All teas appear to have health benefits but green tea (GT) may deliver more than common black or white teas because of GT’s unique contents. Although black, green, white and red tea are all made from the leaves of the same plant species, Camellia sinensis, it’s the way the leaves are processed after harvest that determine what type of tea it will become. Depending on harvest time, soil content and depth of processing, teas contain various ranges of polyphenols, notably flavonoids, which are considered to be the constituents of tea that yield its potential health benefits. One of the flavanoids contained in tea that’s thought to be responsible for most of its potential health benefits is the catechin epigallocatechin gallate (EGCG). Because of its unique catechin profile, green tea has received the most research. EGCG makes up anywhere from 10-50% of the total catechins contained in green tea. Among other positive biological activities, EGCG functions as a powerful antioxidant, with antioxidant activity up to 100 times greater than vitamins C & E. In fact, one cup of green tea may supply 10-40 mgs of polyphenols and has greater antioxidant activity than a serving of broccoli, spinach, carrots or strawberries. None of the other teas have exhibited this type of activity.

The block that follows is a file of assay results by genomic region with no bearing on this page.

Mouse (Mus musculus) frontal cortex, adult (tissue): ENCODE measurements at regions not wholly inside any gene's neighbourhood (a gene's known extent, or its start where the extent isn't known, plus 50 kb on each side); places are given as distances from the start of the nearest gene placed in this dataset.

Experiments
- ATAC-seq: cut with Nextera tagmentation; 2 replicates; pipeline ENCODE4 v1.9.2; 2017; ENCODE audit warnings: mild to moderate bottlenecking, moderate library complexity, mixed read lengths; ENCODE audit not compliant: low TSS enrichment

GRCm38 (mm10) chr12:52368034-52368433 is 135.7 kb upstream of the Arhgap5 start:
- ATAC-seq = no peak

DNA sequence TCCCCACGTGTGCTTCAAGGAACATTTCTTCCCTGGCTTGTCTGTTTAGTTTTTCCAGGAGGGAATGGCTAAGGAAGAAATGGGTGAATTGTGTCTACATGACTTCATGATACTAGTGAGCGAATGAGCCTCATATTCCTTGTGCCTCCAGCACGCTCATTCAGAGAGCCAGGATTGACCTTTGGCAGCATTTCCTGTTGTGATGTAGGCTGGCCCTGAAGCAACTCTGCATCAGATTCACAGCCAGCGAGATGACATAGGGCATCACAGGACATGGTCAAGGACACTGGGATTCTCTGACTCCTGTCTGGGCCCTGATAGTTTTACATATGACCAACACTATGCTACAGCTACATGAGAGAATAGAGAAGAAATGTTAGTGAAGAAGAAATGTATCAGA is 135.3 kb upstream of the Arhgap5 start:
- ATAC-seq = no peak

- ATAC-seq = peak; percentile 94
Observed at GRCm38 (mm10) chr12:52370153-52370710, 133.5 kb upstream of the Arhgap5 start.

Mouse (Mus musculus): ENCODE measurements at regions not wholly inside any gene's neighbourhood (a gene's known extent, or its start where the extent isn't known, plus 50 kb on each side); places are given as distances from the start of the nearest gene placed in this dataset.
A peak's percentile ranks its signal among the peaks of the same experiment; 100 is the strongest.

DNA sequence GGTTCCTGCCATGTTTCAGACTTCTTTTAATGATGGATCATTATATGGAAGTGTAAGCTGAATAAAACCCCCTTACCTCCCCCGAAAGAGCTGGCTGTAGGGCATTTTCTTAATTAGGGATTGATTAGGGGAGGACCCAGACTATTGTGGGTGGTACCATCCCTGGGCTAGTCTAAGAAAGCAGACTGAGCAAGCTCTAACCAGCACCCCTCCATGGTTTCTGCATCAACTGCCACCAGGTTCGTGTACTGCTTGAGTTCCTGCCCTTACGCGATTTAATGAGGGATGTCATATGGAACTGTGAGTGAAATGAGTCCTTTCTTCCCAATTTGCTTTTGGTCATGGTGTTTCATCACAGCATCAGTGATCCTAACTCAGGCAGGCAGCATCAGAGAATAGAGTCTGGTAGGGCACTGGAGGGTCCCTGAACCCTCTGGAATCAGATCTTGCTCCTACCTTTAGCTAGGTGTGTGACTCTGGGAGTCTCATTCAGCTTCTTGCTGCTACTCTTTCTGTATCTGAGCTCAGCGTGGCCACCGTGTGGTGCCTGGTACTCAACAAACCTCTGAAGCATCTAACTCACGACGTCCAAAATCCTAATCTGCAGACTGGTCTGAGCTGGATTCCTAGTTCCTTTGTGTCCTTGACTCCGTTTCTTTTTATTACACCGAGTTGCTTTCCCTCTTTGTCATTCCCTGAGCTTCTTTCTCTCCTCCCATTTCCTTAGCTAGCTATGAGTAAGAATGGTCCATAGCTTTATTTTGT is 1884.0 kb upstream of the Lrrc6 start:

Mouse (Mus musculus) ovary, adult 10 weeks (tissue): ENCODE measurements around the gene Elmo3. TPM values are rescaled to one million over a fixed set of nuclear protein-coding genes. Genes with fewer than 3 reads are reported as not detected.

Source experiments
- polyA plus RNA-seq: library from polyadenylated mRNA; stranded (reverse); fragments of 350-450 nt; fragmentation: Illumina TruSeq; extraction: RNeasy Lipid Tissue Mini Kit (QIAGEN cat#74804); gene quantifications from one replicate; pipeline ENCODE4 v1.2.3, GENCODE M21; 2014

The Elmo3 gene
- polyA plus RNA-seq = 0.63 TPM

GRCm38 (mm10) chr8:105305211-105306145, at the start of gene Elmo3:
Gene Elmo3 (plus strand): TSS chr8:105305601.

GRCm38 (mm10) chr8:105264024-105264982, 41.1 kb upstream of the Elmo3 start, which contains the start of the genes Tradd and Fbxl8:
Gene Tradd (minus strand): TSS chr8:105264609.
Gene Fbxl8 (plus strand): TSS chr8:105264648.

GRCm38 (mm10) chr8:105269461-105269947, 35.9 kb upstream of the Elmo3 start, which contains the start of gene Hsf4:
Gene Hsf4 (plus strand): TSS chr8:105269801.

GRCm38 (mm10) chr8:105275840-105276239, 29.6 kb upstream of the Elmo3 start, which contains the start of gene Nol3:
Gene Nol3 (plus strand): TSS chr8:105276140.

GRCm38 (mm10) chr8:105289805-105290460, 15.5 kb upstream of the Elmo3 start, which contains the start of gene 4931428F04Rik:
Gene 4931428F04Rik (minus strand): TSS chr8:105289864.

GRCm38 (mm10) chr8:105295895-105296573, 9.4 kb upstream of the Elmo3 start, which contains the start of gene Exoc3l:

Below are noted potential benefits of specific amounts of GT catechins containing about 270 mg (equivalent to 4 cups of green tea depending on brewing time, harvest, etc.): ability to inhibit angiogenesis and to impair cell cycle progression (both actions may help ward off cancer growth); shown to induce glutathione S-transferase and to decrease the production of reactive oxygen species (or free radicals) thus demonstrating antioxidant qualities and possible reasons for its purported cardioprotective qualities, including lower LDL cholesterol in regular tea drinkers. Additionally, EGCG, at least in animal studies, has been shown to significantly decrease blood glucose, suggesting a potential role as an anti-diabetic agent.